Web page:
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Turkish PM says U.S. will not stop incursion into Iraq

A Kurdish man stands next to a crater that Iraqi Kurdish authorities claim was caused by Turkish artillery.

AP photo

ANKARA, Turkey — Prime Minister Recep Tayyip Erdogan said Thursday that U.S. objections would not stop Turkey from crossing into Iraq to eliminate Kurdish rebels. The Turkish military said it had killed more than 30 insurgents who were poised to launch an attack, near the Iraqi border.

President Abdullah Gul said Turkey is running out of patience with the Kurdish separatist attacks. A steady stream of U.S.-made Turkish fighter jets roared into the sky near the Iraqi border, apparently loaded with bombs.

The Turkish military said it had spotted a “group of terrorists” near a military outpost in the province of Semdinli close to the border with Iraq on Tuesday and fired on them with tanks, artillery and other heavy weaponry. It said the group had been preparing for an attack.

In a statement posted on its Web site, the military said the troops kept firing on the group as they escaped toward the Iraqi territory.

The Bush administration is urging Turkey not to launch an incursion that would destabilize Iraq’s autonomous Kurdish north, Iraq’s most stable region.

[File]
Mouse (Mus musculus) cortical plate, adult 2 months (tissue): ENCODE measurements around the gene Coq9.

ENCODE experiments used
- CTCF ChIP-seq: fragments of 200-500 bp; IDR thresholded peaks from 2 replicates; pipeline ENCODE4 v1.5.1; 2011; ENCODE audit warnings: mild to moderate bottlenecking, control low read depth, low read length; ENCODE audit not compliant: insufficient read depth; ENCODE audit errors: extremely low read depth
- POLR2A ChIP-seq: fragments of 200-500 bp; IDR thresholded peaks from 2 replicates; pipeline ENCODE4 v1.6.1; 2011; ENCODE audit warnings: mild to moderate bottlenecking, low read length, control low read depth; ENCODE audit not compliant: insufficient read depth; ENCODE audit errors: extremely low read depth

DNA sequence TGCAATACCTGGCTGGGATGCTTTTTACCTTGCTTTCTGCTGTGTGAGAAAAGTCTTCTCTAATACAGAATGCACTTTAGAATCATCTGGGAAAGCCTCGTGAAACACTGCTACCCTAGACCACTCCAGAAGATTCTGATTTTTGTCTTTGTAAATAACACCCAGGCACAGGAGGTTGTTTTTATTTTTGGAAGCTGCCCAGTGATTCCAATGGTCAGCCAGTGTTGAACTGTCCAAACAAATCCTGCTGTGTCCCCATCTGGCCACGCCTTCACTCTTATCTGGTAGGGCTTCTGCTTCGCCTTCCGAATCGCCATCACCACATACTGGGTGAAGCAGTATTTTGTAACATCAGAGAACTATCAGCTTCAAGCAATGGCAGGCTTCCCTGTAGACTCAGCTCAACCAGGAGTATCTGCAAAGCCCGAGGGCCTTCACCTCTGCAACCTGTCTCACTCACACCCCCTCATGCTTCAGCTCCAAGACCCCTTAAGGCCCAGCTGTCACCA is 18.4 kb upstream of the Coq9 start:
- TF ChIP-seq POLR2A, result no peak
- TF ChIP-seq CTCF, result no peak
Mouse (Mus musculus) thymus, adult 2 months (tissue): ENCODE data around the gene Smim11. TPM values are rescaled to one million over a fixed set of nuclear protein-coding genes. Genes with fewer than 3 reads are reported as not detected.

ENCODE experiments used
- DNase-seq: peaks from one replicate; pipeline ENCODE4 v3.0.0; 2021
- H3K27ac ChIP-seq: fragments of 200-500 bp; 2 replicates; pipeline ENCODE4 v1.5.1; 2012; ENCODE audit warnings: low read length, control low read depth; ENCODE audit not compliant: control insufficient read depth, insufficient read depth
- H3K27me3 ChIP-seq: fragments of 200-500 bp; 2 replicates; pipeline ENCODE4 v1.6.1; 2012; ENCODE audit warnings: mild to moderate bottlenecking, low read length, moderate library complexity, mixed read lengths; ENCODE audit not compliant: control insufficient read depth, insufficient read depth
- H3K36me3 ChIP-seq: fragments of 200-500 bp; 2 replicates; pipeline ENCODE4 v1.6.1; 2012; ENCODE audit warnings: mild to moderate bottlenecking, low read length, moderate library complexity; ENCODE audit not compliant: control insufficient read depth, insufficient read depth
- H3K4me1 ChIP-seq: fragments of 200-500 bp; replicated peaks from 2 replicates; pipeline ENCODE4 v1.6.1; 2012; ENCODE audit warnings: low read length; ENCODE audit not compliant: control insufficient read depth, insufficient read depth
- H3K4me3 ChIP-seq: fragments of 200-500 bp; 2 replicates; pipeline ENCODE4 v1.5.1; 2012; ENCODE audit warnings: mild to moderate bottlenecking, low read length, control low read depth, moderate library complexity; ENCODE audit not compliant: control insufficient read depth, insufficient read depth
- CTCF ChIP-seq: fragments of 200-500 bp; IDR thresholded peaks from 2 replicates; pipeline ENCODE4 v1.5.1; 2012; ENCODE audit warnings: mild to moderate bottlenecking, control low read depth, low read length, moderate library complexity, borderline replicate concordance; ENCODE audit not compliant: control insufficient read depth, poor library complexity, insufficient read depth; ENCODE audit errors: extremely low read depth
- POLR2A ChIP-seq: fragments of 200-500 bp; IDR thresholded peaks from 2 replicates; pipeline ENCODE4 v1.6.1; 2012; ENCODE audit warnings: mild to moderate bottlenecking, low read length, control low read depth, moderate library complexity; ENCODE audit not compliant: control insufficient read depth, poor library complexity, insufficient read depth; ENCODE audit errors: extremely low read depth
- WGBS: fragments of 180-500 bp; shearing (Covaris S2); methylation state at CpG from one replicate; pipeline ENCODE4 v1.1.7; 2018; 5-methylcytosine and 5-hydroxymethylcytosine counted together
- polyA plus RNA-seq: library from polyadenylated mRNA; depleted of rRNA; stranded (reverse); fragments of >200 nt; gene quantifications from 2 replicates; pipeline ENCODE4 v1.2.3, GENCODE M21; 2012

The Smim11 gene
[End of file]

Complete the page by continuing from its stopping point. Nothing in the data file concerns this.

Meanwhile in Iraq, a Sunni schoolteacher was hijacked as he drove to visit his sister in a predominantly Shiite area of Baghdad on Thursday. His body was found an hour later with three gunshots to his eyes.

Iraqi police blamed Shiite gang members for the killing — a grim reminder that sectarian hatreds and crimes persist regardless of declining violence in the capital.

In Washington, House Democrats on Thursday accused Secretary of State Condoleezza Rice of grossly mismanaging diplomatic efforts in Iraq and concealing information from Congress. The charges put a visibly frustrated Rice on the defensive.

At a hearing by a congressional watchdog committee, Democratic lawmakers said the State Department under Rice had been too lax with armed security contractors, ignored corruption at the highest levels of the Iraqi government and was sloppy in overseeing construction of the costly new U.S. Embassy in Baghdad.

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